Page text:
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The Tyseley Story

The Tyseley Story
Seventy Years of Railway Pioneering In Birmingham

Michael Whitehouse

248 pages. 275x215mm. Printed on gloss art paper with colour laminated board covers.

ISBN13 : 9781911038924


Birmingham entrepreneurs had a very great deal to do with ensuring that volunteer-run railways of all kinds got off the ground after the Second World War. This is their story. There was not an initial well-thought-out strategy to cut teeth on the Talyllyn Railway, then establish a Great Western branch line in Devon, buy the last Great Western designed express engine and run it on the main line, establish a well-equipped railway workshop in Birmingham and then develop it for commercial heritage use, and to run regular steam express dining car trains, even though all that might sound a logical progression – but that is exactly what happened! Michael Whitehouse has been in the privileged position of being involved on the inside track of privately preserved main line steam ever since it began around 1964 and, through his family, has also experienced at first hand many of the precursor activities originating with the Talyllyn Railway, followed by Society Specials on British Railways, the nascent Dart Valley Railway, and the purchase and operation of both Great Western ‘Small Prairie’ tank No. 4555 and the last GW-designed ‘Castle’, No. 7029 Clun Castle. He has been at the helm of developing the strategies for Tyseley’s Vintage Trains for over forty years and, with an expert team of friends, has ensured that express steam trains still operate frequently from Birmingham for the enjoyment of many. The Tyseley Story is told largely through Michael’s own first-hand experiences, put in context with the wider national picture, and illustrated through a collection of stunning images depicting the development of volunteer-run railways over the past seventy years.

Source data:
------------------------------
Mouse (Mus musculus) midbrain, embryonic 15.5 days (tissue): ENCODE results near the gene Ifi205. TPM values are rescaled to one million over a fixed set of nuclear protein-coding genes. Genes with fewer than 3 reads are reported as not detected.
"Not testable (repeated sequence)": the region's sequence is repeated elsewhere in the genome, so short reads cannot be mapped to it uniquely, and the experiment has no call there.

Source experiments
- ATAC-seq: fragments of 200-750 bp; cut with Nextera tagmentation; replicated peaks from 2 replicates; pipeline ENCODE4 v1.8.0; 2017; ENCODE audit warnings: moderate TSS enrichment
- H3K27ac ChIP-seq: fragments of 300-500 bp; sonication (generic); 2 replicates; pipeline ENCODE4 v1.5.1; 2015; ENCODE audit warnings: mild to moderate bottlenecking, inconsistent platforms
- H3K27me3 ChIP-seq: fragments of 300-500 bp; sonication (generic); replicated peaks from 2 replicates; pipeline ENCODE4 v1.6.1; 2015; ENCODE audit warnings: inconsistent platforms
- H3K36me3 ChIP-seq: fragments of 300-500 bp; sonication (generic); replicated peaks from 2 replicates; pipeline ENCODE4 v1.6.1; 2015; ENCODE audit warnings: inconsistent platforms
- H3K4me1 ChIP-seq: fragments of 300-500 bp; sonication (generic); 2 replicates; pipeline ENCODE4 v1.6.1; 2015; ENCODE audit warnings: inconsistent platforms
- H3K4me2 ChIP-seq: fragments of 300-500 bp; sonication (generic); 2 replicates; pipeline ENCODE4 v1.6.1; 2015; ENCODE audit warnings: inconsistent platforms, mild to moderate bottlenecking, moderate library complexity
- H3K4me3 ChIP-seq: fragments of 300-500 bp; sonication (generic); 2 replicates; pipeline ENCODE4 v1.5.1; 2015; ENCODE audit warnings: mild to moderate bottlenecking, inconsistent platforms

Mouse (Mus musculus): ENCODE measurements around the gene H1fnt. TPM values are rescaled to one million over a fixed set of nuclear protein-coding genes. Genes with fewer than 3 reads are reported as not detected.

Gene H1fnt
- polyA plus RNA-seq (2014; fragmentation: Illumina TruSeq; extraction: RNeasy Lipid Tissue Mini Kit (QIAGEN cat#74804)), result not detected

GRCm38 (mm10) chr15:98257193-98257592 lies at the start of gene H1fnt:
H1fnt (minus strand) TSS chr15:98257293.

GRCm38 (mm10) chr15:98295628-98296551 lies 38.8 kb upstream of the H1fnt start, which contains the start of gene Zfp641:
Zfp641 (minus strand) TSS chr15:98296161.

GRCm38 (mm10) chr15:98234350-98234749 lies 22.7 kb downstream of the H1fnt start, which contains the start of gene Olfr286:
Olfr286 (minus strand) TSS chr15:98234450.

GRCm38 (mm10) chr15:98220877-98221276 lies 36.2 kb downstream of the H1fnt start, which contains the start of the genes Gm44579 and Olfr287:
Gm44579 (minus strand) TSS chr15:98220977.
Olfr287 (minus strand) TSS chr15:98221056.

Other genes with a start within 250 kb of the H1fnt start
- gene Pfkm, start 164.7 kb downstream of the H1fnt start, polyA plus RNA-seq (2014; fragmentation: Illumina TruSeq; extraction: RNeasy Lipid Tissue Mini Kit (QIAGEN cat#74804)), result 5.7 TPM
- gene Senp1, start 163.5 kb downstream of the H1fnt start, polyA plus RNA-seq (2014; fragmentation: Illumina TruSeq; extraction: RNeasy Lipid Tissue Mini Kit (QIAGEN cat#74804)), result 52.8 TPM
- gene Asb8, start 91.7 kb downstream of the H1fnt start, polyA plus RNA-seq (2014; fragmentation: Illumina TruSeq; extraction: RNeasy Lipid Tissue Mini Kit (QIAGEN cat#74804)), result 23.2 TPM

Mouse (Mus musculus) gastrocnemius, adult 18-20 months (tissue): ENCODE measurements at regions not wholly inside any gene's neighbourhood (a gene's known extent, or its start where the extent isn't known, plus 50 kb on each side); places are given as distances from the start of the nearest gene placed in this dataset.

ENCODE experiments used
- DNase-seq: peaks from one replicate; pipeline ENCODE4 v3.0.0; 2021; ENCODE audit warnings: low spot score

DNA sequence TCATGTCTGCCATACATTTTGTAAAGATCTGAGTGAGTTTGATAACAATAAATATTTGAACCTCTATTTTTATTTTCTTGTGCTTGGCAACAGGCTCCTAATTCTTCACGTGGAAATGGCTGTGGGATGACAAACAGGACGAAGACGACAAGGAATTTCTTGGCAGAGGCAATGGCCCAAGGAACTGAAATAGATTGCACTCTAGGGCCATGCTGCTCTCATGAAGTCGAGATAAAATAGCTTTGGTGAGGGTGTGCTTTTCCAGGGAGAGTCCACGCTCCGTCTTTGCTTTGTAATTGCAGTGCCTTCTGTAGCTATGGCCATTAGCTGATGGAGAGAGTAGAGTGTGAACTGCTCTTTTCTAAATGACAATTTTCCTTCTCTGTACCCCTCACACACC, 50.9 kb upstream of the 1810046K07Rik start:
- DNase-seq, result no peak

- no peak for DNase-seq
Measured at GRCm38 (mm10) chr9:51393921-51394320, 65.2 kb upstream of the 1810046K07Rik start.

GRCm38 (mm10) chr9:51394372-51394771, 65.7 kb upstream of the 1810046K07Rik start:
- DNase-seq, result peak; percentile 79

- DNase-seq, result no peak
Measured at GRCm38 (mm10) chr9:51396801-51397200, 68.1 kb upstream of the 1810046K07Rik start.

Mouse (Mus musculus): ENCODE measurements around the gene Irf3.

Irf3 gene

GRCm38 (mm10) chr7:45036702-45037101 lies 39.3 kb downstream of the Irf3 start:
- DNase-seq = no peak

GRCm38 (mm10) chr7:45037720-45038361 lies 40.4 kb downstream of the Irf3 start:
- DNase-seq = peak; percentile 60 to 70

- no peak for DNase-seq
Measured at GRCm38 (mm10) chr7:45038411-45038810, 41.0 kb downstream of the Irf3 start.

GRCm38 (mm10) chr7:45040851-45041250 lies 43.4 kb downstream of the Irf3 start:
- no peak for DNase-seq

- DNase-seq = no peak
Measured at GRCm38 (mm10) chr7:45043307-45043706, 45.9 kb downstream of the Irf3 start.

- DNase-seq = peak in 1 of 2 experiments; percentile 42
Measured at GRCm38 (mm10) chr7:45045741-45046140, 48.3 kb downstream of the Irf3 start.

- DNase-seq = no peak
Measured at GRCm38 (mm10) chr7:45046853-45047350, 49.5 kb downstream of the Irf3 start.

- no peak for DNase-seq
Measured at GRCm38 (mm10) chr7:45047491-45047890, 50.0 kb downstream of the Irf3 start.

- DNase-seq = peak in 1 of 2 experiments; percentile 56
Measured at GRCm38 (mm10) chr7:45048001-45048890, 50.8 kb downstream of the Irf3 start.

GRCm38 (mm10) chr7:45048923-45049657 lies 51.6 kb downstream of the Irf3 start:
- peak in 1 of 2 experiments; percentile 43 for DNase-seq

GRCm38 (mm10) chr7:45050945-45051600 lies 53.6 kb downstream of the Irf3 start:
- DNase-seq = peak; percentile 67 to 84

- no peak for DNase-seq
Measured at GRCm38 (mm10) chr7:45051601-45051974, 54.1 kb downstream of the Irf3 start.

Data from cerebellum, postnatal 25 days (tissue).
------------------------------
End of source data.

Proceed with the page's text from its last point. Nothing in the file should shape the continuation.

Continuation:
The Tyseley Story - Sample Images

sample book illustration
The handover. No. 4555 stands with full boiler pressure inside the shed at Swindon after a light casual overhaul in the works to the order of the ‘two Pats’ who had bought her, with help and advice from many Western Region men, including the former Chairman of its Board, Reggie Hanks, seen on the right-hand side in front of No. 4555’s bunker. The ‘Small Prairie’ is still in BR unlined black but would soon move to Tyseley for repainting in authentic Great Western green. For now though, she was being prepared for her acceptance test run to Kemble in September 1963. P.B. Whitehouse
sample book illustration
The locomotive line up around the former passenger roundhouse turntable is often a sight for sore eyes, as there is really nowhere else such a spectacle can be seen and enjoyed. On 25th October 2013, No. 4983 Rood Ashton Hall, No. 6000 King George V, No. 5043 Earl of Mount Edgcumbe, No. 71000 Duke of Gloucester and 2-8-0 No. 2885 line up facing the turntable. Martin Creese